l’histoire de la vie – an interactive multi-linear narrative

This is what I do at school…

This project is intended to take inspiration from the concept of a “semordnilaps”. A “semordnilaps” is a word (or pattern of any sort of thing) which creates
something new in reverse (the word itself is a reversal of the word palindromes). The project uses the visual film medium and the power of storytelling to create a
piece which can be viewed entirely in either directions of playback, creating two different experiences for the user, the giving the user control and agency over their
experience. The story could also be described as a “mise en abîme” because it is a never-ending narrative loop. The beginning is the end and the end is the beginning.
In this way, the narrative structure symbolically represents the central theme of the piece: the circle of life (hence the title, l’histoire de la vie).

FORWARDS

BACKWARDS

an IAT 313 final project
featuring Manon Pouget

Does storytelling promote stereotypes?

Stereotypes Conclusion

Does narrative create a limited worldview?

Are we taught from a young age to recognize stereotypes and project them onto other people?

In social justice work, sometimes “ignorance is bliss”. Sometimes it is easier to ignore a problem than it is to try to fix it, especially with large scale world issues (like poverty, disease… I notice this mentality so much being a vegan [and I used to experience it more than I do now])… So perhaps if we apply social justice to storytelling, short-form media is “taking the easy way out”. By relying on stock characters and stereotypes the creative doesn’t have to do the work of developing a “real” character. There isn’t time to in the realm of a short film. Details are either left out, or filled in by cultural and societal cues.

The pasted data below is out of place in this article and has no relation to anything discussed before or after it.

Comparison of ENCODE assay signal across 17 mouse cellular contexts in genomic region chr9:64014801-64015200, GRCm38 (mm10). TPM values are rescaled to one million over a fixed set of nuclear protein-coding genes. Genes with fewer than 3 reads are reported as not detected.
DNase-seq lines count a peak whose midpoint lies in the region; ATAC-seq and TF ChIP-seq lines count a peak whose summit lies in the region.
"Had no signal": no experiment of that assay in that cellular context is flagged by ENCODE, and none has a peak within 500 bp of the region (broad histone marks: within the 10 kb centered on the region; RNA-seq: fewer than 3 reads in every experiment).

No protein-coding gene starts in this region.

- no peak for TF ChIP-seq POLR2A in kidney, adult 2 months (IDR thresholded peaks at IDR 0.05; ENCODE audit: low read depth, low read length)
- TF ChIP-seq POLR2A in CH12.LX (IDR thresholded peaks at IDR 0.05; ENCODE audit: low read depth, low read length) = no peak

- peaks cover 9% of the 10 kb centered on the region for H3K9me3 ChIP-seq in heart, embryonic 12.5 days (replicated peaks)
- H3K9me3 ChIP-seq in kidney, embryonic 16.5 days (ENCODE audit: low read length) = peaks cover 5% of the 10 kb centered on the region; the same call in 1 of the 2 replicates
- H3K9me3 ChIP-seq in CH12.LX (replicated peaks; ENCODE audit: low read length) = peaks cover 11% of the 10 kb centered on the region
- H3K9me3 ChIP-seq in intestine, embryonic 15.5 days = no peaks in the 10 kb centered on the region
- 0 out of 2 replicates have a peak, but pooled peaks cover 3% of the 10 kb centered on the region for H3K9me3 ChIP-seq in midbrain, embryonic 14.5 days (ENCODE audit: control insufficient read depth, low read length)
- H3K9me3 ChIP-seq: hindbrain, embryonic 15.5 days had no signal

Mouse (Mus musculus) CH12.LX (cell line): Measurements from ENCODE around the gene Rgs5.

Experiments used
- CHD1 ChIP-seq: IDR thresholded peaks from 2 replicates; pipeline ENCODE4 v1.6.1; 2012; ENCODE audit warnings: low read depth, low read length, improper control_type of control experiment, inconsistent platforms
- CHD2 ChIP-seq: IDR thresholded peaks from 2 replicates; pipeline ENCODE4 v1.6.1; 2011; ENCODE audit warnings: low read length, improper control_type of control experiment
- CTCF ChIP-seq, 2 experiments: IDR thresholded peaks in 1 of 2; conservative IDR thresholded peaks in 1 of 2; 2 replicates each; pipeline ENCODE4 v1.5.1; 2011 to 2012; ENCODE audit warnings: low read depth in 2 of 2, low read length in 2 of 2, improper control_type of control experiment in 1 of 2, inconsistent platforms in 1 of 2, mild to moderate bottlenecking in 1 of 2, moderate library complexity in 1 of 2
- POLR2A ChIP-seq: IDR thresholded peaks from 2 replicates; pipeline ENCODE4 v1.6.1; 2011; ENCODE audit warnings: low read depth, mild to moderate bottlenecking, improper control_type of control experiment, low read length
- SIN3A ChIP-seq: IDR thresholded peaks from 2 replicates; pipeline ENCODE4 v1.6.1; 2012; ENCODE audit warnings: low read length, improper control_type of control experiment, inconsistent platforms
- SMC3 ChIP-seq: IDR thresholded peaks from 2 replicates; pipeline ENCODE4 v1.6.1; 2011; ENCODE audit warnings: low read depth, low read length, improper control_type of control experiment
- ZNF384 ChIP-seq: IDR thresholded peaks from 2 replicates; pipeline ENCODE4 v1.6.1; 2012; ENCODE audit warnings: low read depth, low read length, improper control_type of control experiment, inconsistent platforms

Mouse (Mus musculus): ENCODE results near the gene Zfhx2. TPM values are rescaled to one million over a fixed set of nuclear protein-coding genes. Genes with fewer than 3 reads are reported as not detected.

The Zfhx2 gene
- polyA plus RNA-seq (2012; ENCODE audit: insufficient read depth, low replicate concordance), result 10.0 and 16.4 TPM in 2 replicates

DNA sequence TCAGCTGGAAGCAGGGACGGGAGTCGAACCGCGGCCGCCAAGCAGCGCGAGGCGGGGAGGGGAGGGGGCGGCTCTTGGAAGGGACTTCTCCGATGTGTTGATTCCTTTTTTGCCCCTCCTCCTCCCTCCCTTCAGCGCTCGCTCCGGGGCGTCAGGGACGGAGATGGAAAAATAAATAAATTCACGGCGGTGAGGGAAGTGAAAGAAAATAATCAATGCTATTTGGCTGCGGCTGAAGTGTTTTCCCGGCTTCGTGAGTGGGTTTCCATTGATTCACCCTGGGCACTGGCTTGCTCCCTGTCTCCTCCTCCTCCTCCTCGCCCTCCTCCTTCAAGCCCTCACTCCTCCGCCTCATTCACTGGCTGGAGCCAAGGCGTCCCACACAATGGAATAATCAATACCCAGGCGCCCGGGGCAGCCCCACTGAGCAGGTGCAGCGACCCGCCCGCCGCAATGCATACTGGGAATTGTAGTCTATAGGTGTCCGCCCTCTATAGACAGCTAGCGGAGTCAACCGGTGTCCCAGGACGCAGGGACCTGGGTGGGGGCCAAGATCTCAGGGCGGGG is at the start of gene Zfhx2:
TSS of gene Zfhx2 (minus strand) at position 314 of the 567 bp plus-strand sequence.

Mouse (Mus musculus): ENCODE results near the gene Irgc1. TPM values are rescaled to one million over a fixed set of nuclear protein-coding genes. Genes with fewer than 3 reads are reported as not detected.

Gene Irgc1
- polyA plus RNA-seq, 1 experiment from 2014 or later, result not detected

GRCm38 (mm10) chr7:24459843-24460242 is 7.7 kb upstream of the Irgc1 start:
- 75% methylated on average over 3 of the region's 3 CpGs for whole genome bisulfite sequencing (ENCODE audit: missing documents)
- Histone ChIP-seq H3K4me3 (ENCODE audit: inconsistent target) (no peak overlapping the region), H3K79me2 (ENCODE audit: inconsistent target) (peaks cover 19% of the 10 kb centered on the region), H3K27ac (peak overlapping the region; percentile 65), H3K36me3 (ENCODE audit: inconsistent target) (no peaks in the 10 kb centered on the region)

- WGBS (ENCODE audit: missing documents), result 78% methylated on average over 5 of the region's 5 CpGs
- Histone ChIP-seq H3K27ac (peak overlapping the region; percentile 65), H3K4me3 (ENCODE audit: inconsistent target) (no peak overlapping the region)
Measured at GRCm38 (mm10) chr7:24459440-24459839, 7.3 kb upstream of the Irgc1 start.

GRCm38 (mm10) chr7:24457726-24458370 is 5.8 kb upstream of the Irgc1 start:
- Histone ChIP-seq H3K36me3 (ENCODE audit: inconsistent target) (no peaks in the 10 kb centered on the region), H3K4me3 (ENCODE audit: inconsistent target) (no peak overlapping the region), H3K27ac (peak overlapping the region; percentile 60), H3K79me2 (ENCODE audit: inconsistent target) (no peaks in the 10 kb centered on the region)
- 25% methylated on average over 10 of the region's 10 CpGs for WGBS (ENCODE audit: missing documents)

“It’s just rare to come upon a role that feels like a real human being.”

– Joseph Gordon-Levitt (on Ellen)

Or maybe, it isn’t limiting us. Maybe it is training us… to look beyond the surface and to seek for ourselves… or to challenge us to differentiate characters from human beings. We are all infinite.

Oh, and speaking of stereotypes…